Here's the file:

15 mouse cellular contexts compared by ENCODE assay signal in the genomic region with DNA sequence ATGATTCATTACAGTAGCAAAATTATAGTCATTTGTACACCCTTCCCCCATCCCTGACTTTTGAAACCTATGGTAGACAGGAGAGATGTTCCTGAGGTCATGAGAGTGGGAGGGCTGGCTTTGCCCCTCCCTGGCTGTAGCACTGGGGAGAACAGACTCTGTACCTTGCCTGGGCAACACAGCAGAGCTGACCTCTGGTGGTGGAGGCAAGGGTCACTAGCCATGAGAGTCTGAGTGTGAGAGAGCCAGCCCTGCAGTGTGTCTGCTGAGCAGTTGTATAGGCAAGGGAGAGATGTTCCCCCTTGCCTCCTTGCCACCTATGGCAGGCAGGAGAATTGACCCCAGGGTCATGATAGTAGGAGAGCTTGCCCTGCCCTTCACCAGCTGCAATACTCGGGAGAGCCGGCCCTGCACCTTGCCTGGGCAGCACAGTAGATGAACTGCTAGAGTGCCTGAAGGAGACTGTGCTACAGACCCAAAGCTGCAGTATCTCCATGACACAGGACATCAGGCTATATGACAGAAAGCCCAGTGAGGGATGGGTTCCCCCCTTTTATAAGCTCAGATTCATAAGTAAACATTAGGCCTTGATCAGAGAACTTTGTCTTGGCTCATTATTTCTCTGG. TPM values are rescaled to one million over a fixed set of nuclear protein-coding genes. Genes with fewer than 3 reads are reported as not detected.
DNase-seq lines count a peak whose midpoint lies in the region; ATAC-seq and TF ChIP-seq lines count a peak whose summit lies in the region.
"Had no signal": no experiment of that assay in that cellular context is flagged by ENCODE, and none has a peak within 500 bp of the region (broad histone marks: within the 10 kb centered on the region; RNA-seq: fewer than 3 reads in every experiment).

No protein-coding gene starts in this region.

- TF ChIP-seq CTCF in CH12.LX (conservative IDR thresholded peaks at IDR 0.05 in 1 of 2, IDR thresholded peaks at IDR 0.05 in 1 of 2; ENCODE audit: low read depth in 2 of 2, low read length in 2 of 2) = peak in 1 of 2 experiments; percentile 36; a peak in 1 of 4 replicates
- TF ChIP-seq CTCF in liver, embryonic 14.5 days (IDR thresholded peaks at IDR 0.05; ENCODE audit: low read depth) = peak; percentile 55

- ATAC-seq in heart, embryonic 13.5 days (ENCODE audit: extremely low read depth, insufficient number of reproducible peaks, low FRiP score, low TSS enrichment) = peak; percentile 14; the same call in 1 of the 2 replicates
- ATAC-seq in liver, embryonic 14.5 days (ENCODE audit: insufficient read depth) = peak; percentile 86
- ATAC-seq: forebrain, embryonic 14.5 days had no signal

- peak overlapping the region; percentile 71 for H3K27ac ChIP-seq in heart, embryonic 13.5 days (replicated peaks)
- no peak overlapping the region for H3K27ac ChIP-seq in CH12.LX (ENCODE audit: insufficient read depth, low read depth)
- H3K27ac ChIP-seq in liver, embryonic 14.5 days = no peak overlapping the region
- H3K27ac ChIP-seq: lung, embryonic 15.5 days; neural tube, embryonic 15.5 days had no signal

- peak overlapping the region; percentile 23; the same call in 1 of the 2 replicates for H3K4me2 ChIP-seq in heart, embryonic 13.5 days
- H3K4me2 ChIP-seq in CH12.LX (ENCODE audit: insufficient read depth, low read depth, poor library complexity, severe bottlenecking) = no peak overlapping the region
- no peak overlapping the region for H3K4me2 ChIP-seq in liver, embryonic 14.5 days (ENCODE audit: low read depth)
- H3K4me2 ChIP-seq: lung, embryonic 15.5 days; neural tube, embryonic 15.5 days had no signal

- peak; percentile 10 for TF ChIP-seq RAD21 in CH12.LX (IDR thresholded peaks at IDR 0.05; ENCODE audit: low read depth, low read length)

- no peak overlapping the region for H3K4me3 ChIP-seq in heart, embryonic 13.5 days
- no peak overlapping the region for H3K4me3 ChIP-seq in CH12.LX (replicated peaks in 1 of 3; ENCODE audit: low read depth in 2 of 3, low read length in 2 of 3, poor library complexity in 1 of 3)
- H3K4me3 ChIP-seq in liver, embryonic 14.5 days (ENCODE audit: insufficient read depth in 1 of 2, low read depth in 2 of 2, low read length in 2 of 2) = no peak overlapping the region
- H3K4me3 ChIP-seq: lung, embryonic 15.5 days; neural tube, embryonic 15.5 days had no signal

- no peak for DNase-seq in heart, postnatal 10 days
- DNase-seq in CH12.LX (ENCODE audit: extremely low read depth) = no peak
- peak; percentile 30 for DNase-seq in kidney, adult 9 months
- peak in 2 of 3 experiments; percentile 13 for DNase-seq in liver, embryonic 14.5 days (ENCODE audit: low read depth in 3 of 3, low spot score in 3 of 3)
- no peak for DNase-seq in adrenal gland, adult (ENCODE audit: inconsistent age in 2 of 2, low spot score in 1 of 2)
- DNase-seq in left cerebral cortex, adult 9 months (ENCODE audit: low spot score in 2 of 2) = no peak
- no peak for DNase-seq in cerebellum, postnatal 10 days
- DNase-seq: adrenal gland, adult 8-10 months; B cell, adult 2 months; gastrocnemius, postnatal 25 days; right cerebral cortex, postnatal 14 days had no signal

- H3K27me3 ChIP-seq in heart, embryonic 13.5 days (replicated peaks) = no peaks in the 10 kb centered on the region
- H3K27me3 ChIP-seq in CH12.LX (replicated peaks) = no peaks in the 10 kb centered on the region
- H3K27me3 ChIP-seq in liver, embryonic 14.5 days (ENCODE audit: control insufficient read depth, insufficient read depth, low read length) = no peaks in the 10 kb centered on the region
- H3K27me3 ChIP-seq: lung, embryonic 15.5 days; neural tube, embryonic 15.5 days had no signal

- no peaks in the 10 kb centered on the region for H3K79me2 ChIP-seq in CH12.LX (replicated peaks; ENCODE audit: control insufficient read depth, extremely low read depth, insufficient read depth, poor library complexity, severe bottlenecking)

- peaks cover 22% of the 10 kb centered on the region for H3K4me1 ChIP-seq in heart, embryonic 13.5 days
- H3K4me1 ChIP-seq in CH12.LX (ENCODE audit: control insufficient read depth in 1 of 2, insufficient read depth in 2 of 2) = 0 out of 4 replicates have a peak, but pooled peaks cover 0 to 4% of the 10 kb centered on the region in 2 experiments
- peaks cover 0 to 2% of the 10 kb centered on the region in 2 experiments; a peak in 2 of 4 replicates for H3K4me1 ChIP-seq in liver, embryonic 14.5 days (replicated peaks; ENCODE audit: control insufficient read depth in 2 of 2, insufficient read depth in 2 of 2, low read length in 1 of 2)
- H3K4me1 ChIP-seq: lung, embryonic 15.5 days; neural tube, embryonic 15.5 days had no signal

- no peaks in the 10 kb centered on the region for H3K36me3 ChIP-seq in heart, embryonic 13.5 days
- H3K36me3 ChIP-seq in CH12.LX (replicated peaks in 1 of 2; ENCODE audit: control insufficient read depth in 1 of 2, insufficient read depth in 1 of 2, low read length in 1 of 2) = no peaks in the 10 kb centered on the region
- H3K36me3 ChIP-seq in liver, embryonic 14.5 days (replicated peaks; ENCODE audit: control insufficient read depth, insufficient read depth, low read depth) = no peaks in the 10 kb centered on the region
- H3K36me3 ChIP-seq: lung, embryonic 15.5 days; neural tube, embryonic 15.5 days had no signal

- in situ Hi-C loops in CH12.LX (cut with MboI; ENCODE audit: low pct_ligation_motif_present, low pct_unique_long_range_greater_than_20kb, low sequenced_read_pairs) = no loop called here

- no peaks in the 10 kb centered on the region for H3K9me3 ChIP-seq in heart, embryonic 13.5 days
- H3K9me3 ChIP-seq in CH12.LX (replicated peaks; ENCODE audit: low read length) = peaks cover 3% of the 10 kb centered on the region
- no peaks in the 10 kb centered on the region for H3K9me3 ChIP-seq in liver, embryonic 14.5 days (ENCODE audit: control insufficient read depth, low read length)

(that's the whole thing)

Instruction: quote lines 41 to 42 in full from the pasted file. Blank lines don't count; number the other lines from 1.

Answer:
- H3K36me3 ChIP-seq in CH12.LX (replicated peaks in 1 of 2; ENCODE audit: control insufficient read depth in 1 of 2, insufficient read depth in 1 of 2, low read length in 1 of 2) = no peaks in the 10 kb centered on the region
- H3K36me3 ChIP-seq in liver, embryonic 14.5 days (replicated peaks; ENCODE audit: control insufficient read depth, insufficient read depth, low read depth) = no peaks in the 10 kb centered on the region